: : The usual market speculation especially in the gasoline market ahead of the Memorial Day weekend in anticipation of elevated demand due to holiday travel.
: : US economic factors including:
: : The US Stock market increasing by 1.21% on the week which is positive for economic and petroleum demand expectations and prices.
: : The US Dollar increasing by 0.44% on the week which is negative for petroleum price. Commodities are used as a hedge against inflation and against a falling dollar. A stronger dollar reduces the relative demand for commodities for this purpose and prices decrease accordingly. Conversely, a weaker dollar increases relative demand for commodities and prices increase.
During the week ended May 16th, total petroleum inventories decreased by 2.86 million barrels vs. a five year average decrease of 2.37 million barrels and vs. an expected decrease of 0.40 million barrels. Inventories decreased by 0.49 million barrels vs. the five year average. Total inventories stand at 721.0 million barrels, down from 723.8 million barrels at the end of the previous week. The five year average inventory is 722.6 million barrels, down from 723.1 million barrels at the end of the previous week.
Current inventories are 0.23% smaller than the five year average down from +0.10% at the end of the previous week. For the first time in four weeks, inventories versus the five year average on a percentage basis are negative. This is supportive of price. Increased production in the U.S. over the past three years diminishes the need for larger inventories since production is geographically closer to consumption and the risk of disruption and disruption due to geopolitical events is lower. In this case, "risk adjusted" inventory is higher.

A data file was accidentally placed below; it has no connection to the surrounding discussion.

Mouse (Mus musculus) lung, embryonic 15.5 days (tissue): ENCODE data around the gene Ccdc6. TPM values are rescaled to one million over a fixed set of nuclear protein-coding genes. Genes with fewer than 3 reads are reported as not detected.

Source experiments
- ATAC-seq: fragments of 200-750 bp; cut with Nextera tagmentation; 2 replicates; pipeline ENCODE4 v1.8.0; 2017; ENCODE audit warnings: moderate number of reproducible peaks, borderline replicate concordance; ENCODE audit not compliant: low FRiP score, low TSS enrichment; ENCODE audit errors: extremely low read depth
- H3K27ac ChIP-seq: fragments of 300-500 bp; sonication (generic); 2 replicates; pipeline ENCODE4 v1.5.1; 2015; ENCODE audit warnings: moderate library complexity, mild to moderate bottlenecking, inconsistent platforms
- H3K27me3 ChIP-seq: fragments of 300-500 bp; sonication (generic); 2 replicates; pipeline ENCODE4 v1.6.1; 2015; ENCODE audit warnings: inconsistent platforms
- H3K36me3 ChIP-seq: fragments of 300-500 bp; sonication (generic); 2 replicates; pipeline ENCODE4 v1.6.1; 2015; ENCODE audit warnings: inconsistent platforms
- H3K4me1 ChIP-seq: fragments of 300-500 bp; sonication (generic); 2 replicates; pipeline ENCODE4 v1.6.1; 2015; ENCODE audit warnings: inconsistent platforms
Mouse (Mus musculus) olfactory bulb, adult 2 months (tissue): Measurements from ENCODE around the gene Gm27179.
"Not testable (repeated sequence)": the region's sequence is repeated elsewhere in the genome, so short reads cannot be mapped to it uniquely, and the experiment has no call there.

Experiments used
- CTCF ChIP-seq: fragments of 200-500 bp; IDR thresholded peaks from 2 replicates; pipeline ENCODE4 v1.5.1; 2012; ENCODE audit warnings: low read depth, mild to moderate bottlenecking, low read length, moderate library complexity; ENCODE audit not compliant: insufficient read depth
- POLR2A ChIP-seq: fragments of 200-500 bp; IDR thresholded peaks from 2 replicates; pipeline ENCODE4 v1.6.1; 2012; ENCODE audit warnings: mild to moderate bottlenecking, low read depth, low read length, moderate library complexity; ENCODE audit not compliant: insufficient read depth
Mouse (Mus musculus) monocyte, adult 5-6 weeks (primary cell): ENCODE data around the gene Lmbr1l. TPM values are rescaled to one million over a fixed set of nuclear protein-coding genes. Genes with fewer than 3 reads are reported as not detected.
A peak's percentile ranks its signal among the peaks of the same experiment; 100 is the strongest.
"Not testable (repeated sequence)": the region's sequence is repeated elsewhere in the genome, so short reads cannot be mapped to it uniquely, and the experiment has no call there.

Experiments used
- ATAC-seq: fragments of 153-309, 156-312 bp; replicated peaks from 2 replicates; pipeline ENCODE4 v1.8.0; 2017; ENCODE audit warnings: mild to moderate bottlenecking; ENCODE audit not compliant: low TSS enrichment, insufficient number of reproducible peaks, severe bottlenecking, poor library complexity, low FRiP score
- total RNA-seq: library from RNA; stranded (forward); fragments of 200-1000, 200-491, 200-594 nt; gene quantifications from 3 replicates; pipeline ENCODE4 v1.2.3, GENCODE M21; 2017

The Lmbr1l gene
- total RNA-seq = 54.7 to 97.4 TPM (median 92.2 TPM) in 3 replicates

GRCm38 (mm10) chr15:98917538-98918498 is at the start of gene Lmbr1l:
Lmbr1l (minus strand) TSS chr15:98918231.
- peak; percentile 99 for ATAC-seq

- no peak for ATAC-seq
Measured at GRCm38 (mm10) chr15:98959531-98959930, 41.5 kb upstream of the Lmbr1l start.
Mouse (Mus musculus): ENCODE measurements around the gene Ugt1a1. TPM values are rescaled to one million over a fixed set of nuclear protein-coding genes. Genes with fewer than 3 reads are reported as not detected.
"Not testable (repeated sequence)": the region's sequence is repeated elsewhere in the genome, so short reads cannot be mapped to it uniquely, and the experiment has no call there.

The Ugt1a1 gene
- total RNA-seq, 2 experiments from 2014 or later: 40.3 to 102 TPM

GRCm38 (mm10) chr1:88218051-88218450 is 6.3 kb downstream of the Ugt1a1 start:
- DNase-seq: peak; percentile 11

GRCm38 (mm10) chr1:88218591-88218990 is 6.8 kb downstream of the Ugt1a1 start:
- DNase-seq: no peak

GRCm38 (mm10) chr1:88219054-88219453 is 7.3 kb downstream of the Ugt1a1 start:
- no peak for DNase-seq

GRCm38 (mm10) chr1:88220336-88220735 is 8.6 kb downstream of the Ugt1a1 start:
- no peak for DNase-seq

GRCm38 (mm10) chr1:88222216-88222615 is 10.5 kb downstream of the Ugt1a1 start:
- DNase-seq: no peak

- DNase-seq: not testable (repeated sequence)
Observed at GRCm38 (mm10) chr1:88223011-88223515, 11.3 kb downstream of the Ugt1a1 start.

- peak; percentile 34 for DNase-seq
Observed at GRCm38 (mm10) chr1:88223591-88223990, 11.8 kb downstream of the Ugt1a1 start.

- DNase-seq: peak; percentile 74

Below is a one year chart of average petroleum inventory as of May 16th.
As of May 20th, the net speculative long position in petroleum futures was 411,222,000 barrels up 14,330,000 barrels (+3.61%) from the previous week. Speculation increased on the week and represents 57.04% of domestic inventories. Speculation is 18.97% above its one year moving average and is 8.35% below the 52-week high set last week. The corresponding spot month diesel futures price on May 20th was 294.92 cents per gallon, up 0.52 cents from 294.40 cents per gallon during the previous week.
Diesel fuel price and size of speculative net long position in petroleum are 47.05% correlated over the past 52 weeks (a decrease on the week) indicating that, on a statistical basis over the past year 22.14% of the price movement of diesel fuel is explained by changes in levels of speculation. A linear regression analysis over the past 52 weeks shows that if speculation were zero and the market forces causing speculation evaporated, that the spot month diesel futures price would be 279.57 cents per gallon or 15.35 cents per gallon less than current prices. The analysis would indicate that about 5.20% of current price is attributable to speculation and its underlying market rationale. The "would be" price was up by about 1 cent on the week.
The net speculative long position has been variable over the past year ranging between 225 million and 449 million barrels with an average of about 346 million barrels, which up about 3 million barrels on the week.
The graph below is three year history of speculative position levels as of May 20th.
Linwood Capital, LLC is an institutional fuel hedging management, advisory, and consulting firm. Linwood creates and manages customized fuel hedging programs for institutional consumers of petroleum and natural gas.